Those Who Hunt Elves

The Series, in General

For the most part, Those Who Hunt Elves is OK for what it is. The mostly episodic nature of the series allows for more comedic writing. The majority of the comedy comes from the bickering between Junpei and Celcia. Another portion of the comedy comes from Celcia’s misfortune, such as her getting stuck in dog form after the first spell fragment is recovered and imprinted on her body.

Those Who Hunt Elves

The plot is only a thin element connecting the different episodes. Although we are given a glimpse into why Celcia accidentally summoned the trio from Japan (something not shown in the manga through the 12+ volumes I’ve read), we don’t really know why her spell picked these specific people. We are never told why Ritsuko owns such a wide variety of actual military weapons (which would be illegal in Japan), to say nothing of a T-74 tank. And we really don’t know anything about the past lives of the Earth trio, other than the skill set they bring to the table.

Those Who Hunt Elves

The T-74 tank even becomes a mascot character when the spirit of a cat possesses it. This allows Mihke, as the tank is then named, to be able to travel without the need for fuel.

Those Who Hunt Elves

Although a lack of backstory is disappointing, the characters are very memorable, thanks to their various quirks. For example, Junpei is very over the top when it comes to his dislike of fantasy worlds and his enthusiasm for stripping elves. Celcia tries to be level headed and mature, but fails when she’s around Junpei, often resulting in misfortune for her.

Those Who Hunt Elves

This character stuff goes a long way in helping the series overcome its flaws and weaknesses. That’s why I originally decided to give the sequel to Those Who Hunt Elves a spin.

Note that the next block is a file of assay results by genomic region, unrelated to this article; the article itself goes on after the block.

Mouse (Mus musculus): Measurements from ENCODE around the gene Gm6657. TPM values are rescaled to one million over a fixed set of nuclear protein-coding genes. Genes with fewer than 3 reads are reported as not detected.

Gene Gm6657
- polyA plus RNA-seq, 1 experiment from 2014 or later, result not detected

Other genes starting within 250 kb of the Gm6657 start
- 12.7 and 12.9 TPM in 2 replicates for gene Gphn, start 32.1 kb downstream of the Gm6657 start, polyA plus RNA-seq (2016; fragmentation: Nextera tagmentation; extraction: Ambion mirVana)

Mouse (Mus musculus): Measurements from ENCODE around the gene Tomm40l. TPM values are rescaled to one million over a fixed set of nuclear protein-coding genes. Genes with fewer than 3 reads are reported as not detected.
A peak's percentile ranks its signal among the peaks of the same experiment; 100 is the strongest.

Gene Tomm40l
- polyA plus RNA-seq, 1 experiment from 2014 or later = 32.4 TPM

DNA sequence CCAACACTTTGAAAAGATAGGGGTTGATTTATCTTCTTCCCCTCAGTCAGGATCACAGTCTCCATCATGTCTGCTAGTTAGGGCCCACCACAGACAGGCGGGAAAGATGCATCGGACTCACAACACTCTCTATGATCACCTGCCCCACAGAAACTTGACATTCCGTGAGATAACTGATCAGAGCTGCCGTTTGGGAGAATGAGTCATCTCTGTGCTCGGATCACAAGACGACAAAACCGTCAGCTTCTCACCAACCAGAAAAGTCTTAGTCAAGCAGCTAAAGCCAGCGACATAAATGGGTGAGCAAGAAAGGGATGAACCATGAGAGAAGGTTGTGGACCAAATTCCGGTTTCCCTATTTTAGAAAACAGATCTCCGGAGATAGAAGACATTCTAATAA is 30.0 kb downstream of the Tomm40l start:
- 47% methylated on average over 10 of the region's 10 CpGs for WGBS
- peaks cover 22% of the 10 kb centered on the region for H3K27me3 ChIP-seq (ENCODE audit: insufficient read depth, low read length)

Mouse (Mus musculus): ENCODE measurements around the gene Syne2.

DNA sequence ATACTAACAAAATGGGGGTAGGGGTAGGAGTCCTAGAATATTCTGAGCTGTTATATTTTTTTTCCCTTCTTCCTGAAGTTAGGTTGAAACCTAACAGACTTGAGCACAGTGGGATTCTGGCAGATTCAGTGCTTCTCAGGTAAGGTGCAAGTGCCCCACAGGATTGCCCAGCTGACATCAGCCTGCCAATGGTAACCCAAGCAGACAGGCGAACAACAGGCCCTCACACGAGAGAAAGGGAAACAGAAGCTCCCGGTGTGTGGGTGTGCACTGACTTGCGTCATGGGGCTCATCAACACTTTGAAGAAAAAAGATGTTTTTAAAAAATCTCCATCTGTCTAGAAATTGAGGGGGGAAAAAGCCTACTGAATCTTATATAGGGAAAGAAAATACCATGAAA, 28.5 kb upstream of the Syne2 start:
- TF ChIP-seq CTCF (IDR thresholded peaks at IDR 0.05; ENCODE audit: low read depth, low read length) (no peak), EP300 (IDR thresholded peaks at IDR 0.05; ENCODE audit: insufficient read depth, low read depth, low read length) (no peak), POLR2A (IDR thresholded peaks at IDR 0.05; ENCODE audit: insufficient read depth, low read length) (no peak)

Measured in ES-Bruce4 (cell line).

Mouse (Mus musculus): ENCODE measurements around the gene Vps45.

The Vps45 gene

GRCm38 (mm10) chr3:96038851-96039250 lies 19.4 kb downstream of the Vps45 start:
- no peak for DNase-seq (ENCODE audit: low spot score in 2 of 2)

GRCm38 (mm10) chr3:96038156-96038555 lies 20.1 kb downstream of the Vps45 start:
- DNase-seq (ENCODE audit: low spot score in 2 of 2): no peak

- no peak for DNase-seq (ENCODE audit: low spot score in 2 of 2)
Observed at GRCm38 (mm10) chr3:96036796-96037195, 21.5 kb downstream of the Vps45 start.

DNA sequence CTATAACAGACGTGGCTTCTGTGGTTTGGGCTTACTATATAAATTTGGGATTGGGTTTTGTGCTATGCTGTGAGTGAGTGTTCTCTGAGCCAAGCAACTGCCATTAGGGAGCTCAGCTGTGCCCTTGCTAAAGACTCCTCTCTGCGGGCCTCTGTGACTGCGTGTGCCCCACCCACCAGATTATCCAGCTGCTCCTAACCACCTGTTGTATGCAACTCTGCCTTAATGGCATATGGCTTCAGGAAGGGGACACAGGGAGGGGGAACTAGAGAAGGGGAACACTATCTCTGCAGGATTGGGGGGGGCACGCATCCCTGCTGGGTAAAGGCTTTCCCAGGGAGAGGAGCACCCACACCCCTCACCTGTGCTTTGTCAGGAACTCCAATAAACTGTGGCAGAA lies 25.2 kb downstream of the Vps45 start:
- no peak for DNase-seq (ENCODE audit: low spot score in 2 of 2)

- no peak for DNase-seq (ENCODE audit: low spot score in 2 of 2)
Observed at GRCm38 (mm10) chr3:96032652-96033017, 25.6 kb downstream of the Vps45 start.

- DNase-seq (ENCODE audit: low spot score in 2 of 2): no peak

Those Who Hunt Elves

Sentai Release

Since Sentai was created from the ashes of ADV, it is not surprising that Sentai just took the ADV release of Those Who Hunt Elves into a new, non-ecchi DVD case along with its sequel. The DVD does have both the English dub version and the original Japanese version, with subtitles. The subtitles have no honorifics and at times, are liberal with the translation/adaptation. So, not much change from how things seem to be done today. 🙄

Those Who Hunt Elves

There are no extras to speak of, other than clean OP and ED animation scenes. I think there were a couple of other minor extras in the DVD set. But they weren’t anything I would bother with.

Those Who Hunt Elves

The DVD case is a bigger one, but poorly designed inside (at least the 2009 one with the yellow artwork is bad–can’t say what the 2016 case is like). The left side had packing material (and a Crunchyroll print ad), while the right side had all four DVDs stacked together. I would have preferred both sides be used for a staggered layout of the four DVDs rather than increase the risk of them getting scratched by being stacked together.


Final Thoughts and Conclusion

While Those Who Hunt Elves has a mostly forgettable story, it does have very memorable characters. As such, it is worth a watch, more so as an introduction to the superior sequel.

Those Who Hunt Elves

Update 19-Feb-2019: Added additional information about episode 7.

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2 Responses to “Back to the Vaults: Those Who Hunt Elves”

  1. Carl Ogan says:

    Great Anime! You started watching Anime in 2002 – I started in 1963, I would home from elementary school each afternoon and watch Astro Boy

    • AstroNerdBoy says:

      The second series is better. I’ll be writing about that soon.

      As to Astro Boy, I’ve never seen it. I always think I should watch it, since so many people think my name comes from it. (It doesn’t, of course.)